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As Plastmo’s newest company in Norway was in need of crisis management, the company got the help it needed, with an interim manager who from day one understood the task at hand.

Interim CEO took control of the troops

At Plastmo, Chief Executive Karsten Due had been looking for a CEO for one of his companies. That kind of task takes time. There may have been consequences before the new manager had come into place, had Karsten Due applied the same model in the newly acquired company in Norway. Luckily, this did not happen. An interim CEO was hired into the company and took control. “I was genuinely nervous for the company, as the situation was both critical and chaotic. Since there was no time to waste, I chose to go for an interim manager. We were in dire need of crisis management, and I just hoped that the manager I assigned to solve the assignment was able to get through the period. Lucklily, he did.” Karsten Due says.

But how he tackles the task when he is standing with empty managerial chairs, depends entirely on the situation and nature of the job. In the case of the Plastmo company in Norway, here-and-now management was needed. Other times, the need may be to ensure ongoing operations for a limited period. And in other cases, the focus may be on getting strategic input from the outside.

“In my world there are wide limits to what you can use an interim manager for. The important thing is that the task is specific and clearly defined, whereas the level of management is not so crucial. I would think of using an interim on a top executive post as well, if the criterion alone is that the company should be run further. On the other hand, a temporary CEO will not be considered, if the requirement are that he knows the market and the customers really well,”Karsten Due says.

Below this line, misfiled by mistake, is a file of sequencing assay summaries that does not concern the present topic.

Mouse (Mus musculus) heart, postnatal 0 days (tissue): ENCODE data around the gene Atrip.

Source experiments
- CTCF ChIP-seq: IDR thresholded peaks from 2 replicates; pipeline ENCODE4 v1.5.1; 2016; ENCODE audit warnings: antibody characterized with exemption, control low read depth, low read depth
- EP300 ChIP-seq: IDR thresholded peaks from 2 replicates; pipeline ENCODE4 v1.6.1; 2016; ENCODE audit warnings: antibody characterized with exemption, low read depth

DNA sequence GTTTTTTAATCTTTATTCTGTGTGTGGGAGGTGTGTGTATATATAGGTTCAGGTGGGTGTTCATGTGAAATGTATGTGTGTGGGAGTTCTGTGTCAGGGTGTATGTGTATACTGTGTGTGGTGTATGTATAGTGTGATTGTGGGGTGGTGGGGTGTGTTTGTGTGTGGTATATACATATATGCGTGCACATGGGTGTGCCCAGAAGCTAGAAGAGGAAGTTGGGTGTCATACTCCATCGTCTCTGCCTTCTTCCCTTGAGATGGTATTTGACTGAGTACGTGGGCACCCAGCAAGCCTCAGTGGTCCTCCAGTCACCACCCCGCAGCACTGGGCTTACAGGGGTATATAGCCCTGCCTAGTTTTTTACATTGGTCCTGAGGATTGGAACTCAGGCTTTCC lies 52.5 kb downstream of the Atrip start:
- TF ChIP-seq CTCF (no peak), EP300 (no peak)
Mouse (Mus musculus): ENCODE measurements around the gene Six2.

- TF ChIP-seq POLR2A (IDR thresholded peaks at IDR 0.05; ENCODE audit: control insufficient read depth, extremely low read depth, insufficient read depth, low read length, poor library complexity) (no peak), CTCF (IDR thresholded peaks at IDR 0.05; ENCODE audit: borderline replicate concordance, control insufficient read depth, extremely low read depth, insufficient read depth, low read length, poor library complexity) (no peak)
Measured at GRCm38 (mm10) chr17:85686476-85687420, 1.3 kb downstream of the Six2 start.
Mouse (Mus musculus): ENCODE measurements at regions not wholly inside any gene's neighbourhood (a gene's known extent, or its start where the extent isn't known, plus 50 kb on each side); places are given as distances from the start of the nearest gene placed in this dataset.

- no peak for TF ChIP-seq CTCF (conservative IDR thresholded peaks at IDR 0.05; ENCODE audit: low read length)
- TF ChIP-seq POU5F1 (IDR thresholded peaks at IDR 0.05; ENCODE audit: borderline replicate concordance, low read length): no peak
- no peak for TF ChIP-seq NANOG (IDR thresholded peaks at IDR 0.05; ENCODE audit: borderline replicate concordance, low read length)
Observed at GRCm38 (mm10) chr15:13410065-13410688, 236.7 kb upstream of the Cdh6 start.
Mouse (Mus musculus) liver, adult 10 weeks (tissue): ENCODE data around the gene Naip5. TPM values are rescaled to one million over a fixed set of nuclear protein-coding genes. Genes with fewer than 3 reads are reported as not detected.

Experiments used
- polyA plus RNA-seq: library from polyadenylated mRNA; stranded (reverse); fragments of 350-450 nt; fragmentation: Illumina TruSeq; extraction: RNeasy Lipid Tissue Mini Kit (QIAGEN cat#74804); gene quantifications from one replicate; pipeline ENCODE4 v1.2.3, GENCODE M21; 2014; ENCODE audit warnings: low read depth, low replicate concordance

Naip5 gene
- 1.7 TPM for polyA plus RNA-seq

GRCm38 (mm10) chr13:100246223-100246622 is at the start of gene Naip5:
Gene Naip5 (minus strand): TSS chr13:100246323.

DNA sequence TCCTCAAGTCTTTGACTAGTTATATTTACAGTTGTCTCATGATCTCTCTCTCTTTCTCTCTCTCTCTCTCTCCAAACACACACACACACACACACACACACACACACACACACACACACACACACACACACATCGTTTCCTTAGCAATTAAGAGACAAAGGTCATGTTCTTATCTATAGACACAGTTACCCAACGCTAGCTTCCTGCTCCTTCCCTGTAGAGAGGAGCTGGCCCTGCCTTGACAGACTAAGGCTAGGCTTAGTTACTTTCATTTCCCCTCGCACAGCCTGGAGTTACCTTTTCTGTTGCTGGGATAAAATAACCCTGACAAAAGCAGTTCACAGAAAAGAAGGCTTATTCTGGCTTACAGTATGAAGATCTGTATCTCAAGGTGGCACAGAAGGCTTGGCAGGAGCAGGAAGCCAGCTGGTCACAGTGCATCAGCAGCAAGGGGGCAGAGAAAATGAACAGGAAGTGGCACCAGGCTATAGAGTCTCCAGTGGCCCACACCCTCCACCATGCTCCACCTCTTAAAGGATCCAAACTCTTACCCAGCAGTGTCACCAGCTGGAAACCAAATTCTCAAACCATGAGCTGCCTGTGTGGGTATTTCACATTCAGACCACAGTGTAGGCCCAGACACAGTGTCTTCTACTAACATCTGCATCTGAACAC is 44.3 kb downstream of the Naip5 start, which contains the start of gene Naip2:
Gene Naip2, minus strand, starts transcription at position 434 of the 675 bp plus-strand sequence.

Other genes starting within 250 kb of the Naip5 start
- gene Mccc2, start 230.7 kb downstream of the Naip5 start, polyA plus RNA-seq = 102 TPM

So, for the job in Norway, the specific task was to deal with the crisis the company was in. The thing was that Plastmo had bought a small Norwegian company in the industry with eight employees and where the transition was a bit problematic. Therefore, it was necessary to bring in a man who had long experience in dealing with difficult situations.

“For us it was about creating peace in the organization. We got an interim of over 60 years, who himself had run a business. The important thing was that he spoke the same ‘language’ as the previous owner, which he did very well,”says the director.

Gives time to find a permanent solution

From the same second Karsten Due had contacted Nextt Management – which he chose on the basis of recommendations – it only took four weeks before Plastmo had the interim manager in place in Norway.

“The process of finding the right one was really quick, and I can’t praise Torben Hvashøj enough. It struck me a lot about how many good and qualified candidates he was able to present and the speed at which it was going. The whole process was run right after the book,” says the director.

The permanent manager, in turn, now has time to wait, which he also highlights as one of the great advantages of going the interim route.

“Some might say that I can just take over myself when we are missing a manager for a while. But no one knows how long it will take. So, by getting a man you can hire temporarily and communicate with from day one is absolutely fantastic. The one we got in Norway is fully aware of what the task is. His focus is here and now and not on everything that can happen beyond the six months he is employed,” Karsten Due stresses.

Facts about Plastmo

Plastmo was founded in Ringsted in 1958 and today is the market leader in Denmark within gutters and light roofing solutions. Plastmo markets a wide product range within water management and outdoor environment. The company’s activities are run from two locations in Denmark and Norway respectively. Plastmo manufactures, sells and distributes its solutions for wood cargo and construction markets in the Nordic and Eastern Europe. Plastmo is owned by the German family-owned company ACO. The ACO Group has revenue of DKK 5.8 billion (2017) and employs approximately 5,000 people worldwide.